Join us tomorrow on Friday, June 18 for a special discussion with five Black leaders to celebrate Juneteenth (annually on June 19). Rakayla Simpson (BLU Educational Foundation), Jordan Brown (Black Voice News), Marla A. Matime (Black Voice News), Stefanie Dunning (Author of "Black to Nature: Pastoral Return and African American Culture"), and Timothy TEACH Jones (Hidden Hikes) will share a conversation on the theme: “Taking it Outside: Reclaiming Our Space - Restoring Our Place.”
- Taking it Outside: Reclaiming Our Space - Restoring Our Place
- Friday, June 18th, 2pm PT
- Watch the livestream on Facebook: https://www.facebook.com/blackvoicenews
For those who are less familiar with the significance of Juneteenth, the event commemorates June 19, 1865, when the last enslaved people in the United States were freed in Galveston, Texas. On Tuesday of this week the U.S. Senate unanimously passed a resolution to establish June 19 as the Juneteenth National Independence Day and the House voted overwhelmingly in support on Wednesday. President Biden is expected to sign the bill into law.
As I learn more about the Black experience in America, I see the recognition of Juneteenth as a way to acknowledge our country’s history and support Black liberation. To this day, Black people continue to fight for equality, safety, voting rights, and the ability to safely experience the outdoors. If we are going to achieve the true vision of America, white supremacy can no longer be the status quo.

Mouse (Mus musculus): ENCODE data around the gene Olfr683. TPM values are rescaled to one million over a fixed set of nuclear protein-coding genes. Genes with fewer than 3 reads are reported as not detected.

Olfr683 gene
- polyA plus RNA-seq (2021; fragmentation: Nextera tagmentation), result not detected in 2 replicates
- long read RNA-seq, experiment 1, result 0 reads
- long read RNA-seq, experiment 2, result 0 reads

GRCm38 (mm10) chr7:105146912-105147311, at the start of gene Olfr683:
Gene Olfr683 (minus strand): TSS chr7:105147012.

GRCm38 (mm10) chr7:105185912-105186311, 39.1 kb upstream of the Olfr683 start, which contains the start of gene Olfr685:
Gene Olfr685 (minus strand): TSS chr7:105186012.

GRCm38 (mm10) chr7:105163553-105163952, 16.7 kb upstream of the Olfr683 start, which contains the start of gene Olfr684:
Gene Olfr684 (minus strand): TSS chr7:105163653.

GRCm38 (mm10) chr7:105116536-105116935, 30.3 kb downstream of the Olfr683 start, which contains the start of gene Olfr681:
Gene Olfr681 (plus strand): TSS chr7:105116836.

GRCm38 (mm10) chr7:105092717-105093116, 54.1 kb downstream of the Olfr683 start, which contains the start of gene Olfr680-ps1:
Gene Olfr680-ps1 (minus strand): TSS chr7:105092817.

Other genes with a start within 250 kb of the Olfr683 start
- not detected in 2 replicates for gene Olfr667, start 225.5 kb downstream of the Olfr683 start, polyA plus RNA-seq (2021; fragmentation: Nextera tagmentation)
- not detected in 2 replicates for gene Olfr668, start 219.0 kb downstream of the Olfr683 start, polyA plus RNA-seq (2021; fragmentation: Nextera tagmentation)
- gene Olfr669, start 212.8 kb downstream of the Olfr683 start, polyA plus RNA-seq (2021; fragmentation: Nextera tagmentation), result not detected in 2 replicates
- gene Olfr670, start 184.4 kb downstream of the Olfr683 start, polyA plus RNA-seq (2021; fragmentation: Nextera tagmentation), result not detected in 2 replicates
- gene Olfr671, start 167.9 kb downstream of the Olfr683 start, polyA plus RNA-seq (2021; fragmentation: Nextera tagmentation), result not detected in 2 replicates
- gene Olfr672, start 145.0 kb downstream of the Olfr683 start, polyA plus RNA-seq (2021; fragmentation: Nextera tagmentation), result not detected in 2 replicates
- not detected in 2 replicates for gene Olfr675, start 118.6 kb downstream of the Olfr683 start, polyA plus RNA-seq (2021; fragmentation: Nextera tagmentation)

At the Conservation Lands Foundation, our responsibility is to do better by deepening our commitment to equity internally and externally, and to work to ensure public lands are accessible and welcoming to everyone. We're on a journey and we will continue to show up and do the work.
I recently sat down with one of the event panelists, Rakayla Simpson–the BLU Educational Foundation’s Public Policy & Advocacy Fellow–to discuss her favorite places to spend time outdoors and what she’s looking forward to about tomorrow’s event. The BLU Educational Foundation works in California’s Inland Empire to advocate for protecting our public lands, particularly with Black communities. BLU also educates community members about the benefits of spending time outdoors and brings people into nature so that locals can build connections with their public lands.
Rakayla Simpson, Public Policy & Advocacy Fellow, BLU Educational Foundation
Maricela: Which public lands around the Inland Empire are most special to you and why?
Rakayla: If I had to narrow it down to one, the most special public land to me in the Inland Empire is the San Bernardino National Forest Lytle Creek. Since I was a kid, my parents have taken my siblings and me to the waterfall to enjoy the outdoors and spend quality time with one another. I have vivid memories of playing games, eating great food, and overall having a great time with family there. Now in my adulthood I have been able to share this similar experience with youth and community members of the Inland Empire through the BLU Educational Foundation's Let's Take It Outside Initiative and help them further appreciate its scenery through hiking and building comradery among the community.
Maricela: What about the "Taking it Outside" event are you most looking forward to?
Rakayla: What I look forward to the most about the Juneteenth event is being able to lift up the greatness that is associated with being outside. And to discuss how we as Inland Empire residents can take steps to interact with the public lands around us and continue to bring awareness and advocacy to protect our outdoor spaces.